With a pandemic worldwide, students and gradates have had to use their initiative in gaining new opportunities and skills in a time of the unknown. In the gap between finishing my undergraduate degree in BA […]
I’m sure many of you have got Facebook pages, a Twitter, Instagram, LinkedIn and Google+ account as well as being active on Tumblr and Pinterest. But I’m not sure if you know that everything we do online is in the public domain, which means: everyone and anyone can search for you online.
Graduation is the final “uni party” that you get to go to as a student; a very different party, one where your friends and family all join in to celebrate the fact that you survived the last few years of your life in which you faced a lot of studying, essays, presentations, deadlines, working, laughing, crying, homesickness, some more deadlines and studying.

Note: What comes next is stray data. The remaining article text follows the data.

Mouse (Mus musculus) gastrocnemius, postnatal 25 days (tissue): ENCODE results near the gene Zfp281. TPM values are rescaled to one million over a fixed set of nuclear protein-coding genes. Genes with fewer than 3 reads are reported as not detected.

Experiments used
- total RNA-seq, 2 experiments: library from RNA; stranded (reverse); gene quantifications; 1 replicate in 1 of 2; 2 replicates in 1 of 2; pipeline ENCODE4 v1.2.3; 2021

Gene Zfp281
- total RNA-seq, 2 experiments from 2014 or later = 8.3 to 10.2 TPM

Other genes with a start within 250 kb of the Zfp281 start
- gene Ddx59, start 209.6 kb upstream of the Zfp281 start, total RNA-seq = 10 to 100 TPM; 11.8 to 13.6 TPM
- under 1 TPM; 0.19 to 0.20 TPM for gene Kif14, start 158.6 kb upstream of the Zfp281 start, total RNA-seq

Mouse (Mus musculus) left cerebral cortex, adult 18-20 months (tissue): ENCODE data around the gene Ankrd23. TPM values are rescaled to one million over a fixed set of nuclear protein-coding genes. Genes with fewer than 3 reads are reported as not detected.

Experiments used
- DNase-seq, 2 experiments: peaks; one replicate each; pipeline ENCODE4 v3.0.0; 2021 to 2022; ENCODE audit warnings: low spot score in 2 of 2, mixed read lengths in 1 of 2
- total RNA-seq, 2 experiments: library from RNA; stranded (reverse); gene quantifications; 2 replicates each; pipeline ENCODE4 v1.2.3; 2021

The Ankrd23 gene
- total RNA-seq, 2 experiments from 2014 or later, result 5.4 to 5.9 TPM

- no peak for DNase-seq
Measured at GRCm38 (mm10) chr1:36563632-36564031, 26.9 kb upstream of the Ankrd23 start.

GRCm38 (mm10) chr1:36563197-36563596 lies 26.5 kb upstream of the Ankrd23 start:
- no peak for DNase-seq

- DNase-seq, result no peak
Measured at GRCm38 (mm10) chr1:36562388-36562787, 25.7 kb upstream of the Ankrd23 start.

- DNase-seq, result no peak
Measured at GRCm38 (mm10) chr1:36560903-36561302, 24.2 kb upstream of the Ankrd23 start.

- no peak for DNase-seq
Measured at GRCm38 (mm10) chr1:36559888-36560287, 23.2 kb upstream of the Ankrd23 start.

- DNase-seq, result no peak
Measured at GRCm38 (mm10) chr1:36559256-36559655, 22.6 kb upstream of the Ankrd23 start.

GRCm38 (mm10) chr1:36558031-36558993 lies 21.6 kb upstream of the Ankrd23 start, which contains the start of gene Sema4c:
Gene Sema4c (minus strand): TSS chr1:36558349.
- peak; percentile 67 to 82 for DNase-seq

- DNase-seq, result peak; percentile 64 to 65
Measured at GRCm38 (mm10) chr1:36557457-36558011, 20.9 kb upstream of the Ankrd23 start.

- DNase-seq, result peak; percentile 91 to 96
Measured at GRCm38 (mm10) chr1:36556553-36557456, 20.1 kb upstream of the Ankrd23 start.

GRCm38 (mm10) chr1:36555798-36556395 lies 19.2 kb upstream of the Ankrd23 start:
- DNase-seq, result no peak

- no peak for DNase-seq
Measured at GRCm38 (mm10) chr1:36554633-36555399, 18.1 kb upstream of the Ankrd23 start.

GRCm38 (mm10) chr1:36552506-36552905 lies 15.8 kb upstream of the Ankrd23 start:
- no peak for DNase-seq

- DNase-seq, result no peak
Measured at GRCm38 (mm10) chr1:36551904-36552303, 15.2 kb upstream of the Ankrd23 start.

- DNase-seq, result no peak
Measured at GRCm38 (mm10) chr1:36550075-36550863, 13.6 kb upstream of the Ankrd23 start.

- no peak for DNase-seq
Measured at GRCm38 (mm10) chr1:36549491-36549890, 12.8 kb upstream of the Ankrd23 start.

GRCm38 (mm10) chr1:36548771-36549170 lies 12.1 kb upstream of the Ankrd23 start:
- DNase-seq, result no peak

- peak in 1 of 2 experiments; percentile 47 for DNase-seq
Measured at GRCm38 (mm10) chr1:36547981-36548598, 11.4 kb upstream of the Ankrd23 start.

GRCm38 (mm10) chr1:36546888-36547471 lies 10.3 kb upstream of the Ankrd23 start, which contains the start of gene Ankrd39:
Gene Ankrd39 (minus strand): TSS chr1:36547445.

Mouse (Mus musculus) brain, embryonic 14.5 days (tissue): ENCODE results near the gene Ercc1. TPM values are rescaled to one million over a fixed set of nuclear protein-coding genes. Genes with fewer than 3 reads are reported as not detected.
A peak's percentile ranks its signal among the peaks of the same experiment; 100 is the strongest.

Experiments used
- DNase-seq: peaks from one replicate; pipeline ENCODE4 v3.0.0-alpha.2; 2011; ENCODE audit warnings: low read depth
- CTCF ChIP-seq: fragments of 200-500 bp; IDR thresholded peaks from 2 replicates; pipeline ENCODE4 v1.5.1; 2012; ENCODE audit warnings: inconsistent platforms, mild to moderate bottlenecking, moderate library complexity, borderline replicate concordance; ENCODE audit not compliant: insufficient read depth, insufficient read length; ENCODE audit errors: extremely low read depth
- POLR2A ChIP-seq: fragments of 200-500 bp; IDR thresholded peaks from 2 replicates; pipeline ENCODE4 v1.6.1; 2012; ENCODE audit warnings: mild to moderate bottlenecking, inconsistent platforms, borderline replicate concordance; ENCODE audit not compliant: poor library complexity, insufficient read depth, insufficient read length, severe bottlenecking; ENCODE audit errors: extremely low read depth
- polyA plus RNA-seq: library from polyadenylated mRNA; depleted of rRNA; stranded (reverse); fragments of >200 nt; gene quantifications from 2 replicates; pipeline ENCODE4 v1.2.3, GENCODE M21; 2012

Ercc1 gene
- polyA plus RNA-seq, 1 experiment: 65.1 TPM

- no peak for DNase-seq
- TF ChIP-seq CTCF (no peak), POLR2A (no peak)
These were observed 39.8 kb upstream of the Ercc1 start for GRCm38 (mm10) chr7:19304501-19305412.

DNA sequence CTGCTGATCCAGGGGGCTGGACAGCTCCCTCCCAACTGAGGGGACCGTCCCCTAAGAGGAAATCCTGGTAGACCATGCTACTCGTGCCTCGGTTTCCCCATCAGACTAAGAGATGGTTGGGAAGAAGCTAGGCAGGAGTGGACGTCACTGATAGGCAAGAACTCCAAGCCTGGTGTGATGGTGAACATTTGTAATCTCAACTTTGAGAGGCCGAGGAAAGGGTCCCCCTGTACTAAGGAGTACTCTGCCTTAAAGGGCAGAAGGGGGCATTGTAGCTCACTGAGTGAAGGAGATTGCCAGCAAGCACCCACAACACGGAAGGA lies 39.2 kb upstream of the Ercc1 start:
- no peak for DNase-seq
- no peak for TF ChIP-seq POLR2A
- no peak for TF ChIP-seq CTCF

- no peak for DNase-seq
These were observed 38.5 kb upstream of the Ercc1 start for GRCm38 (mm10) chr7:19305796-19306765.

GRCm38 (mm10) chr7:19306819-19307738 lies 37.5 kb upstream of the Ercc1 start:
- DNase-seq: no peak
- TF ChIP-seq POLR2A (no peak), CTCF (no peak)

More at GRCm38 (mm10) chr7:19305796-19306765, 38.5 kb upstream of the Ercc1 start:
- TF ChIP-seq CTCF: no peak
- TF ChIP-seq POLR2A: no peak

Networking. University is a great place to network, meeting students accross the UK and the globe. That’s great, but you need a tool to make you stick out and grants you the chance of connecting high up recruiters to get that desired job.
Coming to university is a step towards a new way of living, being more independent, taking care of yourself and last but not least doing the laundry and the cooking on your own.
When I go back to my first year, I remember that the reality check showed I needed a part-time job to cover all of my costs. Money were flying away as it was the year of exploring Worcester, travelling around England, my new home, attending many social events and buying all the books I needed for my course.
Life can be VERY good for a sports student at the University of Worcester, if you know how to take advantage of what the uni has to offer.
Helen Shaw is Course Leader for Undergraduate Business Management and lecturer in Career and Personal Development.
Her interests focus on employability and the ways in which universities can work with students and employers to create mutually beneficial relationships.
Here is a short interview with Helen